8 Morris Applebaum IV February 20, 2018 at 6:32 am

If you look at many of the corporate holders of cash/ce, they both have a lot of intangible capital and are capable of massive borrowing. Much of the cash ($2.5 TRILLION+) stays overseas (instead of being returned to shareholders) largely for tax purposes.

It would be interesting to look at historical data of medium and small corporations with mostly domestic sources of revenue.


9 Vivian Darkbloom February 20, 2018 at 7:01 am

You are exaggerating the amount of “cash” trapped overseas by the prevailing tax system over that period; however, absolutely right that it helps explain the overall amount of cash held, yet not one word from the authors about that. Very strange. Also, I failed to notice any mention of the overall level of debt over that period. Both cash and debt rose significantly. Most companies are not constrained by the lack of tangible assets to use as security—the issuance of corporate debt securities does not depend on it. https://fred.stlouisfed.org/series/NCBDBIA027N

The premise of this “study” is deeply flawed.


10 Mulp February 20, 2018 at 1:18 pm

The reason they could not bring the money back to pay workers to make more products to export is the corporate tax in the US taxes labor costs. In the rest of the world, they only tax labor costs for things consumers buy, but exempt from tax the labor costs of exports. That is how China and Europe cheat, and the reason to impose the Border Adjustment Tax to bring the tax burden of imports up to the US corporate tax on labor costs!

[Written by a Putin-Trump-Ryan troll farm bot…]


11 Dick the Butcher February 20, 2018 at 7:31 am

Investors look at net income, its growth potential, etc. more than leverage ratios.

I think the utility of intangible assets (most are not reported on the GAAP and bank regulatory accounting records/statements) are reflected in M&A purchase premiums and in higher net incomes. Higher revenues and net incomes show up in higher stock valuations and greater capacity to repay/service debt.

Unsecured debt isn’t all bad. Uncollateralized/unsecured debt, in default, has access to all the corporation’s assets. Collateralized/secured debt in default has prior (to unsecured) access to liquidating the pledged collateral.

Accounting finance people (me) differently define terms such as capital, assets, etc.

Operating revenues are highly important in protecting solvency (absorbing operating losses) and securing the pecuniary interests of creditors, shareholders and the public.

Professors need to publish or perish.


12 rayward February 20, 2018 at 10:07 am

Here’s the summary of a new working paper that considers the effect of income inequality on issues such as why companies/individuals are holding more cash: http://equitablegrowth.org/research-analysis/income-inequality-and-aggregate-demand-in-the-united-states/ The summary/working paper doesn’t offer the definitive answers but raises questions that beg for more research. What I find most interesting is that high levels of inequality may turn conventional wisdom on its head, up may well be down. Which means people like John Cochrane (up is down) may well have much more insight about today’s economy than his closed minded detractors are are willing even to consider. Not that Cochrane is willing to attribute his insight to inequality, but so what if he’s right about the effect? There’s no disgrace in being right for the wrong reason.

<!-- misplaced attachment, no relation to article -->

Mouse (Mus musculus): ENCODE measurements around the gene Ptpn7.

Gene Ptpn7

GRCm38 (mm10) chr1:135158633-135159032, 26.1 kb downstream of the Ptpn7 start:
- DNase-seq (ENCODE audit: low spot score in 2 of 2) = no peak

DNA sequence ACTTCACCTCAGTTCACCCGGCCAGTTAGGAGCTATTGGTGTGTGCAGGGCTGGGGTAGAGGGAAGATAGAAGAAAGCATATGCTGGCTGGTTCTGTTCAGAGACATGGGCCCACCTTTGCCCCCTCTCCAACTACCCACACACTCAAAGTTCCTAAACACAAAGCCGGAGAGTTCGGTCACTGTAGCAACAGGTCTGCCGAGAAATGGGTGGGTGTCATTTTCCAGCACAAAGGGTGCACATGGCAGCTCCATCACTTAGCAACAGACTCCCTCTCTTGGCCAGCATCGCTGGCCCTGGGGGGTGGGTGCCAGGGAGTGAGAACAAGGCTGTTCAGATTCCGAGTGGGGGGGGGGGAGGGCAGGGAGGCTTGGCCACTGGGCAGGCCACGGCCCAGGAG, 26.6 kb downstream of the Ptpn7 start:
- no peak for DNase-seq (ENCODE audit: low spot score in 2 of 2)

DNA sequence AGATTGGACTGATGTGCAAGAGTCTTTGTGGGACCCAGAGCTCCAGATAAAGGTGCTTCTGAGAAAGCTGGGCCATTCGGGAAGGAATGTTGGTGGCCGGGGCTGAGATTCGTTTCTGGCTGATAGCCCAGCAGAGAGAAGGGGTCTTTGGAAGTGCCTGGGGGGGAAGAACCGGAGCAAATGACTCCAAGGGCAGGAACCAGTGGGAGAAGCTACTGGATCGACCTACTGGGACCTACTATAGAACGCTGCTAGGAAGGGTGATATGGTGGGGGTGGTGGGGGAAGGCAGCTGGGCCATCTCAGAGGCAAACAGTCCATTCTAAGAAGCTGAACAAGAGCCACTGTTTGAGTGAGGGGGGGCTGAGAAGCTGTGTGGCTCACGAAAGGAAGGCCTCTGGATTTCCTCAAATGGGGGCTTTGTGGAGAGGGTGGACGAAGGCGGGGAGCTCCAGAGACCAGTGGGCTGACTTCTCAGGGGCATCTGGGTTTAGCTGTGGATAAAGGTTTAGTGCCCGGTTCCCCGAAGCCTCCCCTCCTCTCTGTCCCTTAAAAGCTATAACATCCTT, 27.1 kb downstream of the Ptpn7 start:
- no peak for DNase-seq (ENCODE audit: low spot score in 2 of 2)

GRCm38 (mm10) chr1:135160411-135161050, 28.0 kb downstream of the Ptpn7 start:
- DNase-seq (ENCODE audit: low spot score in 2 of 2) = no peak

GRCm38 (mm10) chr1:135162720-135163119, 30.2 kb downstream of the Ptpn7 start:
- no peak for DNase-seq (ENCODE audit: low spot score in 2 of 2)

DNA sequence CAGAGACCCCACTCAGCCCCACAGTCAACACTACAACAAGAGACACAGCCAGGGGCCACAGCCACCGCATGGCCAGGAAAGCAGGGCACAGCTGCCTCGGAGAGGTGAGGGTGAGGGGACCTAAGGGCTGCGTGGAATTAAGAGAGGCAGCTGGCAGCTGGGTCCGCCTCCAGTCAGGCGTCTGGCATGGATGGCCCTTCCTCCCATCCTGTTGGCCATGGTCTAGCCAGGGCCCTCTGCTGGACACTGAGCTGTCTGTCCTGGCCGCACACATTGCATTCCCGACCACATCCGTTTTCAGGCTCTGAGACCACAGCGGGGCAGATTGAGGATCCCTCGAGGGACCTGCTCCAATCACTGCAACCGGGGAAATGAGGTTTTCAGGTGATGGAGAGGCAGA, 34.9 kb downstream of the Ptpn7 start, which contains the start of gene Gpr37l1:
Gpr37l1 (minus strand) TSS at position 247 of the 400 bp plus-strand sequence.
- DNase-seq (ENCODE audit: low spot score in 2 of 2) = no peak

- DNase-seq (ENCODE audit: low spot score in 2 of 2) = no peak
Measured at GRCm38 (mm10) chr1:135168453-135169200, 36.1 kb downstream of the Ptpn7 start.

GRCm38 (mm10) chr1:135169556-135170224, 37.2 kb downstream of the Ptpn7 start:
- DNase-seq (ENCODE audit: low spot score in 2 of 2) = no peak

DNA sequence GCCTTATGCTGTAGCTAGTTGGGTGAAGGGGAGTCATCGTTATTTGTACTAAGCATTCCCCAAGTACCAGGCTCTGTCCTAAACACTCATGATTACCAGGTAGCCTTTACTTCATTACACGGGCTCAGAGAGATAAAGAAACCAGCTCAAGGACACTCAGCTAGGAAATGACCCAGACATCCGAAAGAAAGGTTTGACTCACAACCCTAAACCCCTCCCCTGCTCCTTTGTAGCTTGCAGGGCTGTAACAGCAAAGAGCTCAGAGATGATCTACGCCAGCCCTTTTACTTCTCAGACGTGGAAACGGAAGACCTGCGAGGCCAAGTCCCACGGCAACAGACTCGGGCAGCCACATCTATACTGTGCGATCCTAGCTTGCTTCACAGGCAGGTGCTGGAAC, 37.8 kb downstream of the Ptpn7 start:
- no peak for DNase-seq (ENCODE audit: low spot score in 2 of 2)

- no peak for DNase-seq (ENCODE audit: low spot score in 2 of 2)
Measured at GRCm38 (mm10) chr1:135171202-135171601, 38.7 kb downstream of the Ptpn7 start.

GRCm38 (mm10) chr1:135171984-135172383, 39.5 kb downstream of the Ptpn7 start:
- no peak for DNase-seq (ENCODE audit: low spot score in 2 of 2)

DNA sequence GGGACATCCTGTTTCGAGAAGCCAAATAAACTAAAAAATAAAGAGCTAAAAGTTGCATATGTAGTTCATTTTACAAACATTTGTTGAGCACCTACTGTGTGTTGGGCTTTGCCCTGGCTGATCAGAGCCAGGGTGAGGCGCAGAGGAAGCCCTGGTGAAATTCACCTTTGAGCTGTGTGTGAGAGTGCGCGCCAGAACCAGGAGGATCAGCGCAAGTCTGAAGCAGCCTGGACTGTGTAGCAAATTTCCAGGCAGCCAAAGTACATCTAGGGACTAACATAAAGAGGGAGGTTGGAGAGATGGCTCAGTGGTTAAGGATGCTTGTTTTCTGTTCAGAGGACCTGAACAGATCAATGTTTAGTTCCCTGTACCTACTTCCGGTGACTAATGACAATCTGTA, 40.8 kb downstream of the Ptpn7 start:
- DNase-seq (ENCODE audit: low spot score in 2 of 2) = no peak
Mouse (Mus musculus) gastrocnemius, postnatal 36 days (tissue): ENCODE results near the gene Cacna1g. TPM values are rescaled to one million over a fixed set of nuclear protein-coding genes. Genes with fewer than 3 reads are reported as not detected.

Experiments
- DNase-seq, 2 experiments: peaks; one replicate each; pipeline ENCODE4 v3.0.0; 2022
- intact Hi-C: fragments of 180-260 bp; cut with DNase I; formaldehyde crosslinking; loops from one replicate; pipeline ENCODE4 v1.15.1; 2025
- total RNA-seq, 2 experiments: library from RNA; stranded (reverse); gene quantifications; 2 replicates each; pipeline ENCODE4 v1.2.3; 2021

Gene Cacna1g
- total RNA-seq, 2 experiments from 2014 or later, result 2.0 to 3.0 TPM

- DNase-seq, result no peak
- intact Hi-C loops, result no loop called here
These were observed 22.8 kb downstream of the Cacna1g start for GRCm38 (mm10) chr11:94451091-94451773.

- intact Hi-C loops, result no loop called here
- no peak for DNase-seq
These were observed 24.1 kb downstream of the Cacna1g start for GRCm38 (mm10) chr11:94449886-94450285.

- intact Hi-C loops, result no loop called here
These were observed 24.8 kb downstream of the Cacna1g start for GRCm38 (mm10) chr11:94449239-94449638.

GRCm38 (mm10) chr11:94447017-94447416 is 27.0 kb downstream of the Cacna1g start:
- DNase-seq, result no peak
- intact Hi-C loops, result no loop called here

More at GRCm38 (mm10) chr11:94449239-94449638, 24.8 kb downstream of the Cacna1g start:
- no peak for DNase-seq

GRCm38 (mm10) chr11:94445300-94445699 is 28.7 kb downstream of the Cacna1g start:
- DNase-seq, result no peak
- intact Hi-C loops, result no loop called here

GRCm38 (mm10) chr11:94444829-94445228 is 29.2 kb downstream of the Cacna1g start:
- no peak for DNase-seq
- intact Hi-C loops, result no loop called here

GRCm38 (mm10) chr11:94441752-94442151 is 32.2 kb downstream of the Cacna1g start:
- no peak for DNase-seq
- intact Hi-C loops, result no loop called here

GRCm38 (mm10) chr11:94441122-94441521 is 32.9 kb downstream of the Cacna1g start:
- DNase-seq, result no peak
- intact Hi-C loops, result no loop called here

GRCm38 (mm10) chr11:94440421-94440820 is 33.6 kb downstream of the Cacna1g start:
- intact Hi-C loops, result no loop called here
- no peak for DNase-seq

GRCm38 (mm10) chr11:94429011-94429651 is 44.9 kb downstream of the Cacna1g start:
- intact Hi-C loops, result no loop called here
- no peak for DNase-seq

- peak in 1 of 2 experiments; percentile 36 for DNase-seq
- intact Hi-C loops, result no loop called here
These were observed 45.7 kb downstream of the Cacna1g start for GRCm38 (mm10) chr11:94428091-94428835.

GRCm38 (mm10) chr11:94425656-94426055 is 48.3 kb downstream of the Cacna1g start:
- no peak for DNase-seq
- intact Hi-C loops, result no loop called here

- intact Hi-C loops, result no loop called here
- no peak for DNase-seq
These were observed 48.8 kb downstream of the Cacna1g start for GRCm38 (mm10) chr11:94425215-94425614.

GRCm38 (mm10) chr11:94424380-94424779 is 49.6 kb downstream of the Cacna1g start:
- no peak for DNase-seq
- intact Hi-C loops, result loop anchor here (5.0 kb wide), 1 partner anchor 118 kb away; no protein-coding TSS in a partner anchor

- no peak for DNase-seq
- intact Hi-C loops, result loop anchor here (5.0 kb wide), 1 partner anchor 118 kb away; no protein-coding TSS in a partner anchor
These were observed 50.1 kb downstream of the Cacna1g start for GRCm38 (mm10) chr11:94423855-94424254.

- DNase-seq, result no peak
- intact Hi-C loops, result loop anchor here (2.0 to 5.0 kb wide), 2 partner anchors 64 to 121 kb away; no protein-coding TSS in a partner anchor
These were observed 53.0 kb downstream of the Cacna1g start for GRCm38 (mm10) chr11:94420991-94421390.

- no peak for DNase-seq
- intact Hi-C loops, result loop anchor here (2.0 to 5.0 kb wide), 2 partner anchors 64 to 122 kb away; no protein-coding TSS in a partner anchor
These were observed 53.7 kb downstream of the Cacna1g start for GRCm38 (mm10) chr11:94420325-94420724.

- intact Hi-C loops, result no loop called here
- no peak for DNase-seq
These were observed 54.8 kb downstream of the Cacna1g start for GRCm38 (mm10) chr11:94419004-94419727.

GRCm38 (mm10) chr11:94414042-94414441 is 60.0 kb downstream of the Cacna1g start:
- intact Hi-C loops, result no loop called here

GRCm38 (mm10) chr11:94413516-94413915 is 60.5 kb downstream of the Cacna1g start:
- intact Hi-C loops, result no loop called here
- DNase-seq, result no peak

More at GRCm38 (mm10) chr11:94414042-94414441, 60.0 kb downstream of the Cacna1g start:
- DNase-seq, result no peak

13 Axa February 20, 2018 at 11:28 am

So, hold cash to have a good debt rating that yields in lower interest payments?


14 Mulp February 20, 2018 at 1:12 pm

“Since only tangible capital can be pledged as collateral, a shift toward greater reliance on intangible capital shrinks the debt capacity of firms and leads them to optimally hold more cash in order to preserve financial flexibility.”

Bogus, bogus, bogus!

A taxi medallion is an intangible asset that has frequently been used as collateral for debt. It is not a productive asset.

But debt and shareholder equity are only marginally different in that debt has priority over assets, tangible and intangible, over shareholder equity.

Ie, shareholders are the last to benefit from the sale of the trademark, an unproductive intangible asset, like Craftsman, Sears, GE-Maytag-RCA as appliance brands, after debtors collect from the sale of these intangible assets.

Debt is frequently secured in M&A by trademarks, goodwill, customer bases, which are all intangible assets. In many cases, these deals are clearly using debt to buy a firm and then sell off the tangible assets, like factories, at prices far lower than the debt.

E.g., RCA, GE, Magnavox were bought with all the tangible assets, the factories, quickly liquidated. As well as much of the sales and marketing organization, with the value being the established sales channels, shelf space, retailer intangible sales and marketing strategy of selling multiple brand choice as an intangible customer value.

And debt comes in many forms, most debt these days being unsecured debt. Credit card debt is unsecured. Private equity debt is unconstrained by any requirement to use tangible assets.

And since Reagan and free lunch economics, home mortgage debt is independent of tangible asset value/cost. If mortgage debt were constrained by tangible value, then the allowed debt for mortgages in 2003-6 woild have been at least 20% lower in most areas, especially Ariizona, Nevada, etc. No rational basis existed for new or recent housing to sell for higher prices than market price 3 years earlier, for the period 2000 to 2006. The debt written for housing during this period was debt secured by intangible asset value.


15 Some Guy February 20, 2018 at 5:51 pm

It seems to me that there’s a FinTech market opportunity to use intangible capital as collateral.